For us, these recordings provide an aural time capsule, a way of capturing fragments of the past. You can browse pop stars from Billy Murray to Harry Lauder, or hear John Phillip Sousa’s marches. But you also get a glimpse of the politics of the time. Some of our favorites include songs about women’s suffrage (“She’s Good Enough to Be Your Baby’s Mother (and She’s Good Enough to Vote With You)”) and comic laments about Prohibition such as Bert Williams’ “Everybody Wants a Key to My Cellar.”

Rediscovering the incredible early recordings by African-American artists is also an occasion for more somber reflection. They were recording at a time of legally-enforced segregation and the shameful tradition of minstrel shows. 10  Many of the songs from the era contain racist language and demeaning and misleading stereotypes. There was also rampant exploitation of Black talent: Black musicians were routinely excluded from copyright’s benefits and denied both recognition and compensation for their work. The artists featured above were unusual in that they gained some recognition for their contributions in the face of a colossally unfair system, but this does not mean that they were treated fairly. Discrimination, lopsided contracts, and an exclusionary music business deprived many of these artists of the compensation their work so richly deserved. 11 

Movies Entering the Public Domain

'The Son of the Sheik' movie poster
  • For Heaven’s Sake (starring Harold Lloyd)
  • Battling Butler (starring Buster Keaton) 12 
  • The Son of the Sheik (starring Rudolph Valentino)
  • The Temptress (starring Greta Garbo)
  • Moana (docufiction filmed in Samoa)
  • Faust (German expressionist classic)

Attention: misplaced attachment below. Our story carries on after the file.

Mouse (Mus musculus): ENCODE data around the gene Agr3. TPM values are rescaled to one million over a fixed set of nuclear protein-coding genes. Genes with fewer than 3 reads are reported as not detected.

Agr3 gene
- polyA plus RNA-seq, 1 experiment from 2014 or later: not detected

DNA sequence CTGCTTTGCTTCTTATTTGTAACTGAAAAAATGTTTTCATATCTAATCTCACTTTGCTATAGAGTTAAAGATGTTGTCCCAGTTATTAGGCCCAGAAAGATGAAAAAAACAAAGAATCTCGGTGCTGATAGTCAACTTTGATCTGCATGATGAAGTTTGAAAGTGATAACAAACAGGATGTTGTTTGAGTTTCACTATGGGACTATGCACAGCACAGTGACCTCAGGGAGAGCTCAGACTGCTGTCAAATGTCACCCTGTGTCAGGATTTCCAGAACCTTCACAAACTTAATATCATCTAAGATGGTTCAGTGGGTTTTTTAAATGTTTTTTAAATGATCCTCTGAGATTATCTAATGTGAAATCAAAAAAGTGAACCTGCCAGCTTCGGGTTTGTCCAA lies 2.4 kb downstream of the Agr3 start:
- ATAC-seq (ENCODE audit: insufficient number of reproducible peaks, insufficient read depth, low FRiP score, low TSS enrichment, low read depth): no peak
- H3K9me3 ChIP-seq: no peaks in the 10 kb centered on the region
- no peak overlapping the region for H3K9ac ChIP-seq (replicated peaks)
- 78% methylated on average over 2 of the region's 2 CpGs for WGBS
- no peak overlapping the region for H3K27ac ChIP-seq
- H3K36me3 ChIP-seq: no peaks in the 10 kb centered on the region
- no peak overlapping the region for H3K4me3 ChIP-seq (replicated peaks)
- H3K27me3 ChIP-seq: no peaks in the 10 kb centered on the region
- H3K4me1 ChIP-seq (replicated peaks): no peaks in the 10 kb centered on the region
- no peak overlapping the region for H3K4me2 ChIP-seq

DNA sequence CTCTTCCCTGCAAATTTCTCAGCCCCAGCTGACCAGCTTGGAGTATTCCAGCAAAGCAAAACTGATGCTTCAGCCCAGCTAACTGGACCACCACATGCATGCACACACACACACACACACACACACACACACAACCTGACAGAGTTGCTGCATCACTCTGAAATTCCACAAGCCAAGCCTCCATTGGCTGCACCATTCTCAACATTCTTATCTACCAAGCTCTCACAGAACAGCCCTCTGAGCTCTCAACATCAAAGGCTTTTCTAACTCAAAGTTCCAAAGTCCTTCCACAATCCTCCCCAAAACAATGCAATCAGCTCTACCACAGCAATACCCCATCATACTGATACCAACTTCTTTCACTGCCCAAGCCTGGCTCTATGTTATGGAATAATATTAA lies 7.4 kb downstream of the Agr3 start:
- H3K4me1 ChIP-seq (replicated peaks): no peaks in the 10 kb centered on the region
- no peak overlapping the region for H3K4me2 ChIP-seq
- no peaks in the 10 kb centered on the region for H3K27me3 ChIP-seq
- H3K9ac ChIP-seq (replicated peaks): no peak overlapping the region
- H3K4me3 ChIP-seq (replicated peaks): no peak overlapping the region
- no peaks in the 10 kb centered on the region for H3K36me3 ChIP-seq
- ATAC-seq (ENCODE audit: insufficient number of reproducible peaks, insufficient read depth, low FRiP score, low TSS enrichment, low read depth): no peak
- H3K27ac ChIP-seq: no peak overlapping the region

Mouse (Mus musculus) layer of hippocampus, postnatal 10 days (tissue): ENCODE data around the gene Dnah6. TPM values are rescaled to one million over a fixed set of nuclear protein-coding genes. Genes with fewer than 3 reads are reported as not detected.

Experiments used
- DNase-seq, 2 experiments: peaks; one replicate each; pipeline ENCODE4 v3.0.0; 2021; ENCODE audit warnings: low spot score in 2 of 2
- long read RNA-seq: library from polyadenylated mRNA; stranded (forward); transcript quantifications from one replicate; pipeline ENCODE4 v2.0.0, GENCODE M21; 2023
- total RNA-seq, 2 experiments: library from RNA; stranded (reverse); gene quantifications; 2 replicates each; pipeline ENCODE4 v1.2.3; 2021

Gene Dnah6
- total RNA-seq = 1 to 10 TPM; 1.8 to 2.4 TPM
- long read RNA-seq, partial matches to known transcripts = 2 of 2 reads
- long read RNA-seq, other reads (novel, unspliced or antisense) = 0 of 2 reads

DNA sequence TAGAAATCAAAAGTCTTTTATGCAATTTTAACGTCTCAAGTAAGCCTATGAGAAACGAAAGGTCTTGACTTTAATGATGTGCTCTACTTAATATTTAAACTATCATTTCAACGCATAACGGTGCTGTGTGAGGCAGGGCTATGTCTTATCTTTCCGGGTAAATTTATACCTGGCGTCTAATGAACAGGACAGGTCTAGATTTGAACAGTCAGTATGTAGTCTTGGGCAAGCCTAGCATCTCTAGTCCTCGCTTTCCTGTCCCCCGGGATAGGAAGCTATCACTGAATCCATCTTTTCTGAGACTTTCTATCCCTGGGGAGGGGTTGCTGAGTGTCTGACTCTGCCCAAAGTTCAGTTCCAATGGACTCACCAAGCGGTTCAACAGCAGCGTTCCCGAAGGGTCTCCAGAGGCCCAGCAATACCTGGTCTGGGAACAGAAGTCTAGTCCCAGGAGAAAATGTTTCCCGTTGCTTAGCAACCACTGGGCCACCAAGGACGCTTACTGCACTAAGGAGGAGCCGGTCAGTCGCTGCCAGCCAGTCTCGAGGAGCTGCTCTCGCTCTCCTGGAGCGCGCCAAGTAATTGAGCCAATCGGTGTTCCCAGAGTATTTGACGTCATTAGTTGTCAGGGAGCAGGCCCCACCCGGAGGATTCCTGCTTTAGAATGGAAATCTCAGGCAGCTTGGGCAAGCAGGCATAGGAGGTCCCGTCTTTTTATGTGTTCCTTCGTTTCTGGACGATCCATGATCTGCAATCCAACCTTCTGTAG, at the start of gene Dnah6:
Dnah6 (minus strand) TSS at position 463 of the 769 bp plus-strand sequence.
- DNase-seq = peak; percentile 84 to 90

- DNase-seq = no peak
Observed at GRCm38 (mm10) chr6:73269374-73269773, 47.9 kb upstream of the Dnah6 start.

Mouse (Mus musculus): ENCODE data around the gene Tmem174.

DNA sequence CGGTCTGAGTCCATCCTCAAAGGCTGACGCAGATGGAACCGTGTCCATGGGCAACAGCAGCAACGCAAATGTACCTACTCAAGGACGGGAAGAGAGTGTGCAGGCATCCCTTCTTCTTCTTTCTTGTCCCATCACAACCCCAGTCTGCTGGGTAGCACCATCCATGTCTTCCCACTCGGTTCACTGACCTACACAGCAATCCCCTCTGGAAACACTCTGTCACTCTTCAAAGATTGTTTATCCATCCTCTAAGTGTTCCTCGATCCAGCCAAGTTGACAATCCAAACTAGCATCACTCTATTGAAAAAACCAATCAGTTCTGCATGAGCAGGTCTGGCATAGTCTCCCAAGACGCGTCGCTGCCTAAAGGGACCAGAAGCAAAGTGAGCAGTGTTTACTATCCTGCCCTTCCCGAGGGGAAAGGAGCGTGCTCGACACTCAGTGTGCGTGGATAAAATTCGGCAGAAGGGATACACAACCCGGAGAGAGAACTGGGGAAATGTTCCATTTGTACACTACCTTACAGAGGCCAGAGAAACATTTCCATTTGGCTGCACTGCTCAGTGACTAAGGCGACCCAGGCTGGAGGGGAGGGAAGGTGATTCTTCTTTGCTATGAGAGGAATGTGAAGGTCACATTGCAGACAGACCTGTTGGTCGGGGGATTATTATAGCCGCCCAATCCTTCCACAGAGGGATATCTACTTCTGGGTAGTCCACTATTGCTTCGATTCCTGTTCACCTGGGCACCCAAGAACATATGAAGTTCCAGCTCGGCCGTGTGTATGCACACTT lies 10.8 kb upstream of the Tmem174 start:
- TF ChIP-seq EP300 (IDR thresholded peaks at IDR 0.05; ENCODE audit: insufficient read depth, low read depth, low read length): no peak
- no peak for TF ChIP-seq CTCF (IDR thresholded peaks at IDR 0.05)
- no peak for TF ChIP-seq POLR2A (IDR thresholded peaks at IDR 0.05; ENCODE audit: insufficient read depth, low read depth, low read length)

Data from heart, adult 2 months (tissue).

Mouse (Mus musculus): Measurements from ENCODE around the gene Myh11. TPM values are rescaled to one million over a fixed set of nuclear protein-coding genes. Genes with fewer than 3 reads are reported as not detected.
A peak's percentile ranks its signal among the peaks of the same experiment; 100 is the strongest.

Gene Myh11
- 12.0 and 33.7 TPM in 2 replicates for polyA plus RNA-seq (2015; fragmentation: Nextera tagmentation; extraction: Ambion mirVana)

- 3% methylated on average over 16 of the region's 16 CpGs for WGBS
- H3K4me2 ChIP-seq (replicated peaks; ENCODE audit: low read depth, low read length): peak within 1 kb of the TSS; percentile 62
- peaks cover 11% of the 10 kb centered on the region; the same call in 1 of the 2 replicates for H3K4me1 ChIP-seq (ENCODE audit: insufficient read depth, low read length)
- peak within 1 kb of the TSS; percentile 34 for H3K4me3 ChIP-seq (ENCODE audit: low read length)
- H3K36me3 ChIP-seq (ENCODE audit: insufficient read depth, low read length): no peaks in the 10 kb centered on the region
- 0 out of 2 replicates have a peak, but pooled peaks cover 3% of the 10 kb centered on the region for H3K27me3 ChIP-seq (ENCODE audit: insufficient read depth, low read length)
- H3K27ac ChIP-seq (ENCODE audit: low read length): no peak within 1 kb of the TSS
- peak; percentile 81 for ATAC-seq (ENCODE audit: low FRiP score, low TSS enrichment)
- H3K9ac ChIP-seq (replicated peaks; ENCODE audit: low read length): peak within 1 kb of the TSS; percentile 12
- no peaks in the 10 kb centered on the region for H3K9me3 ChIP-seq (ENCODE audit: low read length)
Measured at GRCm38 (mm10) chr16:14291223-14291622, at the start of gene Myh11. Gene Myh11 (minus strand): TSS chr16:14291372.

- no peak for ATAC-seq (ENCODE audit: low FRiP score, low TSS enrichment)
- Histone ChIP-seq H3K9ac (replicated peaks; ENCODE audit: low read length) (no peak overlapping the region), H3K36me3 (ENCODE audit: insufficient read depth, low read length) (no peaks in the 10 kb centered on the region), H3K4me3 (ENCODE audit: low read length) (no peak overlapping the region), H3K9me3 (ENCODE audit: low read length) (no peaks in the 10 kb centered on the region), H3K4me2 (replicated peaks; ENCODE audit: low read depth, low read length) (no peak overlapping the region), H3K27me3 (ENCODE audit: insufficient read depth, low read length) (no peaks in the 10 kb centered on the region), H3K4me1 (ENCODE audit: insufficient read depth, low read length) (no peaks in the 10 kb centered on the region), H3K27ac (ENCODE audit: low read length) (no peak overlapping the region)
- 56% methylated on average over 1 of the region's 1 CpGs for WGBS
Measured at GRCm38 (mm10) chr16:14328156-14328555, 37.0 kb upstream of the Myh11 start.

• So This Is Paris (based on the play Le Réveillon)
  • Don Juan (first feature-length film to use the Vitaphone sound system)
  • The Cohens and Kellys (prevailed in a famous copyright lawsuit)
  • The Winning of Barbara Worth (a Western, known for its flood scene)

The first four films on the list include performances by the great Harold Lloyd, Buster Keaton, Rudolph Valentino, and Greta Garbo. Moana is a work of docufiction filmed in Samoa by Robert J. Flaherty, who made the famous 1922 film Nanook of the North. Copyright buffs will remember The Cohens and Kellys from the famous copyright case Nichols v. Universal, in which Judge Learned Hand said (among other things) that stock characters are not copyrightable. Faust is a German expressionist take on the eponymous play by Goethe. Because Goethe’s play was in the public domain, the filmmakers were free to reimagine it. And that borrowing went in more than one direction. On the right, you can see one of the scenes in Faust, which inspired the strikingly similar “Night on Bald Mountain” scene from Disney’s Fantasia.

Musical Compositions

Every piece of recorded music is covered by two distinct copyrights, one over the original composition—the words and music—and the second over the actual recording of the song. Earlier we listed sound recordings from before 1923 entering the public domain. Here are some of the compositions from 1926 that will be joining them.

'Are You Lonesome To-Night' by Roy Turk and Lou Handman, musical composition
  • Bye Bye Black Bird (Ray Henderson, Mort Dixon)
  • Snag It (Joseph ‘King’ Oliver)
  • Gentlemen Prefer Blondes (Irving Berlin)
  • Black Bottom Stomp (Ferd ‘Jelly Roll’ Morton)
  • Someone To Watch Over Me (George Gershwin, Ira Gershwin)
  • Nessun Dorma from Turandot (Giacomo Puccini, Franco Alfano, Giusseppe Adami, Renato Simoni)
  • Are You Lonesome To-Night (Roy Turk, Lou Handman)
  • When the Red, Red Robin Comes Bob, Bob, Bobbin’ Along (Harry Woods)
  • Ke Kali Nei Au (“Waiting For Thee”) (Charles E. King), in 1958 renamed Hawaiian Wedding Song with new lyrics (English) by Hoffman & Manning
  • Cossack Love Song (Otto Harbach, Oscar Hammerstein II, George Gershwin, Herbert Stothart)

About The Author

Born to Teachers and Amateur Audio Enthusiasts in the small rural community of Belwood, Jack's first love was stories- writing, reading, telling, and singing. He developed his acting skills through High School, University, and through film and community theatre. Jack writes the lion's share of Electric Vicuna's Audio Drama scripts and has his own writing site at He's thrilled to co-host the Sonic Society with his wonderful, talented, friend David Ault!